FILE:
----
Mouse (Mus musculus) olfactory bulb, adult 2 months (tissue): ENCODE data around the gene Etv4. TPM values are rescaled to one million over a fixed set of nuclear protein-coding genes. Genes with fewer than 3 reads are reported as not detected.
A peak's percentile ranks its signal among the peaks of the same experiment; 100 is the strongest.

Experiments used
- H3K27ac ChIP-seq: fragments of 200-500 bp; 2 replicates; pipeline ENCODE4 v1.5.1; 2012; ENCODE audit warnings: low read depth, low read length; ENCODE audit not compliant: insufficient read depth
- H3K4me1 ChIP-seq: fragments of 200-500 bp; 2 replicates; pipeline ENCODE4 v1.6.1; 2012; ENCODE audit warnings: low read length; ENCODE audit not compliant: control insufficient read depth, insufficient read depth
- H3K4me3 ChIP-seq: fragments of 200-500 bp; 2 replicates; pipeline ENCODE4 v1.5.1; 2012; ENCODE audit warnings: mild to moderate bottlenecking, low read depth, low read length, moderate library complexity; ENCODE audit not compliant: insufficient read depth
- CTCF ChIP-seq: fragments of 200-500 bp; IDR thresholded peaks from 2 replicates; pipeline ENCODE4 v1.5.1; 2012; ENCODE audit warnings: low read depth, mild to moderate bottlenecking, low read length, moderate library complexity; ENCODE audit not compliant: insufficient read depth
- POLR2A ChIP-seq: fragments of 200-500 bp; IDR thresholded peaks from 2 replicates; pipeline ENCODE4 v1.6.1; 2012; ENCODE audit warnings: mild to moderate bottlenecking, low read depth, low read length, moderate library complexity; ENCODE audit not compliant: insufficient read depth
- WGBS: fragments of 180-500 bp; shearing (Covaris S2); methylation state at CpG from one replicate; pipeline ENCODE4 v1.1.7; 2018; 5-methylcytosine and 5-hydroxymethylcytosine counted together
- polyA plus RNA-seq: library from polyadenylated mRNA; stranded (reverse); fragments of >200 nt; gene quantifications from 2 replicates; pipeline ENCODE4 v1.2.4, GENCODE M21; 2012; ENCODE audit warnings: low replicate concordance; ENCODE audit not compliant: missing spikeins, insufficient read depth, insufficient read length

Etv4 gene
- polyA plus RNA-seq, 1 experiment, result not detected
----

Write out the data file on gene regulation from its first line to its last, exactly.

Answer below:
Mouse (Mus musculus) olfactory bulb, adult 2 months (tissue): ENCODE data around the gene Etv4. TPM values are rescaled to one million over a fixed set of nuclear protein-coding genes. Genes with fewer than 3 reads are reported as not detected.
A peak's percentile ranks its signal among the peaks of the same experiment; 100 is the strongest.

Experiments used
- H3K27ac ChIP-seq: fragments of 200-500 bp; 2 replicates; pipeline ENCODE4 v1.5.1; 2012; ENCODE audit warnings: low read depth, low read length; ENCODE audit not compliant: insufficient read depth
- H3K4me1 ChIP-seq: fragments of 200-500 bp; 2 replicates; pipeline ENCODE4 v1.6.1; 2012; ENCODE audit warnings: low read length; ENCODE audit not compliant: control insufficient read depth, insufficient read depth
- H3K4me3 ChIP-seq: fragments of 200-500 bp; 2 replicates; pipeline ENCODE4 v1.5.1; 2012; ENCODE audit warnings: mild to moderate bottlenecking, low read depth, low read length, moderate library complexity; ENCODE audit not compliant: insufficient read depth
- CTCF ChIP-seq: fragments of 200-500 bp; IDR thresholded peaks from 2 replicates; pipeline ENCODE4 v1.5.1; 2012; ENCODE audit warnings: low read depth, mild to moderate bottlenecking, low read length, moderate library complexity; ENCODE audit not compliant: insufficient read depth
- POLR2A ChIP-seq: fragments of 200-500 bp; IDR thresholded peaks from 2 replicates; pipeline ENCODE4 v1.6.1; 2012; ENCODE audit warnings: mild to moderate bottlenecking, low read depth, low read length, moderate library complexity; ENCODE audit not compliant: insufficient read depth
- WGBS: fragments of 180-500 bp; shearing (Covaris S2); methylation state at CpG from one replicate; pipeline ENCODE4 v1.1.7; 2018; 5-methylcytosine and 5-hydroxymethylcytosine counted together
- polyA plus RNA-seq: library from polyadenylated mRNA; stranded (reverse); fragments of >200 nt; gene quantifications from 2 replicates; pipeline ENCODE4 v1.2.4, GENCODE M21; 2012; ENCODE audit warnings: low replicate concordance; ENCODE audit not compliant: missing spikeins, insufficient read depth, insufficient read length

Etv4 gene
- polyA plus RNA-seq, 1 experiment, result not detected